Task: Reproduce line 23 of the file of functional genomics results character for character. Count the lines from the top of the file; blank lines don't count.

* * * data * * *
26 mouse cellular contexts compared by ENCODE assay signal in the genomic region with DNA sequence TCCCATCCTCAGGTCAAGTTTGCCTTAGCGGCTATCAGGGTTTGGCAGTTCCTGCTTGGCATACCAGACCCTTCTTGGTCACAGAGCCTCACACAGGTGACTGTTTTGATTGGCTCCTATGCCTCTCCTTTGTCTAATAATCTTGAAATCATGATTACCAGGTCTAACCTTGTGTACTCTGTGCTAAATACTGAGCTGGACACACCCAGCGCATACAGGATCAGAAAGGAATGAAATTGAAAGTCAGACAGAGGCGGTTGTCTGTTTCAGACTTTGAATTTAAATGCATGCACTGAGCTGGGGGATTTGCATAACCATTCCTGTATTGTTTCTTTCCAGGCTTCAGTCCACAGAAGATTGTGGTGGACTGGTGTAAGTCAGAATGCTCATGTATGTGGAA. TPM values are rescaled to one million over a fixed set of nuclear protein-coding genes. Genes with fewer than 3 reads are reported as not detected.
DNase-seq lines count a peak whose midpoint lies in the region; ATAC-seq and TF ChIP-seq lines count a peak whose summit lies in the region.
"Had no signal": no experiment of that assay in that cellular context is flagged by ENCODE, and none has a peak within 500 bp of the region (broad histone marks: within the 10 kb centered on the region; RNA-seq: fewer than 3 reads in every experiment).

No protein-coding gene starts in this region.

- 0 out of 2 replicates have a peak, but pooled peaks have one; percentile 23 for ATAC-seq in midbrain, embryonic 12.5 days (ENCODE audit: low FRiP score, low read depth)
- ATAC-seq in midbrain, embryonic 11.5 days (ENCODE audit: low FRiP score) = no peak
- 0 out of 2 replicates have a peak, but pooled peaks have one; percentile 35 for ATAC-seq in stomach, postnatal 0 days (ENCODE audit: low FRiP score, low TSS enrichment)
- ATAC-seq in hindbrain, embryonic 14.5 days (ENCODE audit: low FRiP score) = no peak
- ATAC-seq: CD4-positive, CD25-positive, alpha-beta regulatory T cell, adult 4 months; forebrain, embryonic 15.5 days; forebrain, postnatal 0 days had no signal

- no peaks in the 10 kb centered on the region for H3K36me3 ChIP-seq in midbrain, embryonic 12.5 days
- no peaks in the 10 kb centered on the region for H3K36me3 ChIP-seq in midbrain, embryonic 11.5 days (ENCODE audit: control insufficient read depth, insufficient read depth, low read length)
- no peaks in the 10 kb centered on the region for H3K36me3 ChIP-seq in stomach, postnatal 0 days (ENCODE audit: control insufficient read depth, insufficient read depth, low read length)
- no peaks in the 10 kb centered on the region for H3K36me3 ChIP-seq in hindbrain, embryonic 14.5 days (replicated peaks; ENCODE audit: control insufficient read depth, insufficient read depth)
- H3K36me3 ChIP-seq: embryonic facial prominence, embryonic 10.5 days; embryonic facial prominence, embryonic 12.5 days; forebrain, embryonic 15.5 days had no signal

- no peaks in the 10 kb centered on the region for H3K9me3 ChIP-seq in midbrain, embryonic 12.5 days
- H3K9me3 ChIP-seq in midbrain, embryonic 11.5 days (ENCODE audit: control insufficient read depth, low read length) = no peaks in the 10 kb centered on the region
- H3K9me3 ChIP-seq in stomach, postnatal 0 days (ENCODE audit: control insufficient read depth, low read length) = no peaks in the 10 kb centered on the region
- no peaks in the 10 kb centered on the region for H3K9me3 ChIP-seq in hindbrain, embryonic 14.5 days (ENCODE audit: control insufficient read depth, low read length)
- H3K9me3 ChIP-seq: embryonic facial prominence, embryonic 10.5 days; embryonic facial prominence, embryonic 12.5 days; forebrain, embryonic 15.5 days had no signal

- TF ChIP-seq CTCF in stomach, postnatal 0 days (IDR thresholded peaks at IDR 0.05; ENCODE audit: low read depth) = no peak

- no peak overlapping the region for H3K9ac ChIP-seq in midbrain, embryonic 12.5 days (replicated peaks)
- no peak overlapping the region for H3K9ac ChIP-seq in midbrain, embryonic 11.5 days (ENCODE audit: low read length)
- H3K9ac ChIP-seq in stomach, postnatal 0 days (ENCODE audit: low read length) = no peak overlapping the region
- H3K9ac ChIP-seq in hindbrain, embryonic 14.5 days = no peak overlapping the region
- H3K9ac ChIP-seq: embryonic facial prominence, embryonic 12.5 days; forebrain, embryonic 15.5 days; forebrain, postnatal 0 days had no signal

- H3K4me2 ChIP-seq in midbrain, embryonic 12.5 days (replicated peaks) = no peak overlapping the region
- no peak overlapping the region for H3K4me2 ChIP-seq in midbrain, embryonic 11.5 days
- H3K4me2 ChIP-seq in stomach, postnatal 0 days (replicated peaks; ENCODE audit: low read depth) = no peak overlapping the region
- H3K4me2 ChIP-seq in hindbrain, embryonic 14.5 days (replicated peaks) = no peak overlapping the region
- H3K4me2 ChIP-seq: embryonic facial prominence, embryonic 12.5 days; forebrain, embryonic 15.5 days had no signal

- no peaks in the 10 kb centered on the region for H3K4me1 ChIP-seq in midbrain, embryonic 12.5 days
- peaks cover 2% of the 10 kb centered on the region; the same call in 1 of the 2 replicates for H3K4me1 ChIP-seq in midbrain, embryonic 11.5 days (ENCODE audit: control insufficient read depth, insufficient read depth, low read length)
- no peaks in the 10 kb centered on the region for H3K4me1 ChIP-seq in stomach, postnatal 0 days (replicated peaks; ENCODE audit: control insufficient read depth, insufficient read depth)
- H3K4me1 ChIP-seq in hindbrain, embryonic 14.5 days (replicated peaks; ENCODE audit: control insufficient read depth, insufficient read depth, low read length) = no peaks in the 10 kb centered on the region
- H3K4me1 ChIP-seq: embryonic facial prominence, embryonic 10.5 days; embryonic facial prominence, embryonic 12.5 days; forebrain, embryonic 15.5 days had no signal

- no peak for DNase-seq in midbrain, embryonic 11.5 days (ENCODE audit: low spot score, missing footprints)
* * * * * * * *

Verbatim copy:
- H3K9ac ChIP-seq in stomach, postnatal 0 days (ENCODE audit: low read length) = no peak overlapping the region